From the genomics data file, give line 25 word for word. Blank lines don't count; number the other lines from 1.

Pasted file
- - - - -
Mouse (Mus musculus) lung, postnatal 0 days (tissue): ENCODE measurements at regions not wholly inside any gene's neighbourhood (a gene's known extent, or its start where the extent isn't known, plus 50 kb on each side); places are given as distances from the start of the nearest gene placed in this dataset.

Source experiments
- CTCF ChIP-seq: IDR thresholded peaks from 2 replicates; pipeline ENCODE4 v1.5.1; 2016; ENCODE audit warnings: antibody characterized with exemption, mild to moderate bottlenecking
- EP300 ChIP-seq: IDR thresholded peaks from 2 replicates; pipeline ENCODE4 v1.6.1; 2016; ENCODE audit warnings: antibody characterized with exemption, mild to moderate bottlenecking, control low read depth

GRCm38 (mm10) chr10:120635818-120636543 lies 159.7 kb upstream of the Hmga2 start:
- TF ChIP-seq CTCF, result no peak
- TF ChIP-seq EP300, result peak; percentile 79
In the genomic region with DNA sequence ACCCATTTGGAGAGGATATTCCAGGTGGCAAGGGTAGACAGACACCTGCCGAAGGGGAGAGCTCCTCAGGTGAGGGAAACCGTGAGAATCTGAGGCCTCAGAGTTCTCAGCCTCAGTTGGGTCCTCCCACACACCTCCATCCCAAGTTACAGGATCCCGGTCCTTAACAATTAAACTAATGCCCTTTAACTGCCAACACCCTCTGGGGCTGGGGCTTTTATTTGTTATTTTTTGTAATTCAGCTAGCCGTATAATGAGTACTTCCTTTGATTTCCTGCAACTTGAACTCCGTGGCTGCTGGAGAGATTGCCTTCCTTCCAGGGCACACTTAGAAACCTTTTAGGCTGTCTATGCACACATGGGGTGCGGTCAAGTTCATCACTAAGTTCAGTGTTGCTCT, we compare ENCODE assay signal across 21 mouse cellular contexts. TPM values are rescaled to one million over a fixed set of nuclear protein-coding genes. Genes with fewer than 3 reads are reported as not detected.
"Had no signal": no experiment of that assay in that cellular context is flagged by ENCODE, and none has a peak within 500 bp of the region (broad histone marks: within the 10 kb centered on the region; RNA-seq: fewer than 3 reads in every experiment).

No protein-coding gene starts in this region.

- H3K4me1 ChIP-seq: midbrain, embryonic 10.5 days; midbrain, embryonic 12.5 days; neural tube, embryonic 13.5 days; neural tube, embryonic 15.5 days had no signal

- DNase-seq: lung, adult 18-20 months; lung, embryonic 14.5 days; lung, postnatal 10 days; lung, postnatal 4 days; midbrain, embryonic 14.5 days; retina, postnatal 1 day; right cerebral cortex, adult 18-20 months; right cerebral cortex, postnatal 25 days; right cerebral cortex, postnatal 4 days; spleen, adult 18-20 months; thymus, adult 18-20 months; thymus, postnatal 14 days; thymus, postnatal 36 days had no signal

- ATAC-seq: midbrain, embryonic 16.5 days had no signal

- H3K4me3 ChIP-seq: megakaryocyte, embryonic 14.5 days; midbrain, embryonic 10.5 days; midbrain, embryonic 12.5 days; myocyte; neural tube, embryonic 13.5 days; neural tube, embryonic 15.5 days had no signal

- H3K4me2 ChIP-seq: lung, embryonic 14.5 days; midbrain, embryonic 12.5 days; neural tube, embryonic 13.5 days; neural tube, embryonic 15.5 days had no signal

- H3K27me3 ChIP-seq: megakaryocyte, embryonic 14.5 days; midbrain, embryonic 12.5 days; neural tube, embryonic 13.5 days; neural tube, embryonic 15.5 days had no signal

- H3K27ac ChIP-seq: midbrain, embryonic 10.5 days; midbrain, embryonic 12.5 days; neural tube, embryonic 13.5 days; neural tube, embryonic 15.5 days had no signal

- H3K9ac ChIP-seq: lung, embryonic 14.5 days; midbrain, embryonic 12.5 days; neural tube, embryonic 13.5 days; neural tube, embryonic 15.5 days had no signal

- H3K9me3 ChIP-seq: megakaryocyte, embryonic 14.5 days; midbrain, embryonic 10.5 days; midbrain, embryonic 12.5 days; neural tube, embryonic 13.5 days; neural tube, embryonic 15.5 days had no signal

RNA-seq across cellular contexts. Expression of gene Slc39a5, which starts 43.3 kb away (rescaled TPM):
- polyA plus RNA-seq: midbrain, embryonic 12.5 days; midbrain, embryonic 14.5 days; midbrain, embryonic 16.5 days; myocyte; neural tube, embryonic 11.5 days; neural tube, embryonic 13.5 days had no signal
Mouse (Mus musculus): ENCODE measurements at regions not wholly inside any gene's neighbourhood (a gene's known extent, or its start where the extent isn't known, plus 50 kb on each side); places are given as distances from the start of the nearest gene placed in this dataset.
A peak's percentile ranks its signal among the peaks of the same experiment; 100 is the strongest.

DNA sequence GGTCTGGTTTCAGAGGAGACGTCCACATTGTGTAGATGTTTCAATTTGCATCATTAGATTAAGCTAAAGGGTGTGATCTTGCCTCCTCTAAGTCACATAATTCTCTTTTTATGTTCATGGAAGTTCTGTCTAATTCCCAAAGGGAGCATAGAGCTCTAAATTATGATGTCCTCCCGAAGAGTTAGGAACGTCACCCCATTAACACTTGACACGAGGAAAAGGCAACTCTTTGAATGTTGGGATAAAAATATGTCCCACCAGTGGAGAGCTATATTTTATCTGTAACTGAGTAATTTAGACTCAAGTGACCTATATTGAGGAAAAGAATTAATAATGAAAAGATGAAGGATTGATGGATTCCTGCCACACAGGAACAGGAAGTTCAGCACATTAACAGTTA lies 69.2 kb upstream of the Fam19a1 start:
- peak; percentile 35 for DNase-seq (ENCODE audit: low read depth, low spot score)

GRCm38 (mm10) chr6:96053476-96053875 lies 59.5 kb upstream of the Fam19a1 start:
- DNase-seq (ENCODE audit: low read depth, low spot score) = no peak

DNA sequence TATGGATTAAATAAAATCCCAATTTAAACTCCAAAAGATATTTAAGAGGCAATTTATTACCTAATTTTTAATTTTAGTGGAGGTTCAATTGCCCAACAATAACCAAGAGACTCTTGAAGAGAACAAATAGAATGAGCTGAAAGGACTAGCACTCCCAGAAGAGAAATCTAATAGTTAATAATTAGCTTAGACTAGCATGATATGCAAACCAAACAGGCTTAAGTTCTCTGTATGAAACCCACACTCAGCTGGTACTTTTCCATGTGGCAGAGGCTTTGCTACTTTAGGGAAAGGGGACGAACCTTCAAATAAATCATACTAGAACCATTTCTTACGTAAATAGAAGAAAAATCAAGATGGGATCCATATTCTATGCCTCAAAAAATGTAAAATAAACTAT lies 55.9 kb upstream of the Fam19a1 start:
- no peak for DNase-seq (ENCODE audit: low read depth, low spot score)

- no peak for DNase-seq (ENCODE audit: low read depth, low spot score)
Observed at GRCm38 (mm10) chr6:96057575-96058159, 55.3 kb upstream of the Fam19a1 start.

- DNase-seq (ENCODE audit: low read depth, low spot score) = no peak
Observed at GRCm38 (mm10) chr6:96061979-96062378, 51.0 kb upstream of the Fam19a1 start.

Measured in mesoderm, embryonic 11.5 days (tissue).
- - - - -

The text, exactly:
- peak; percentile 35 for DNase-seq (ENCODE audit: low read depth, low spot score)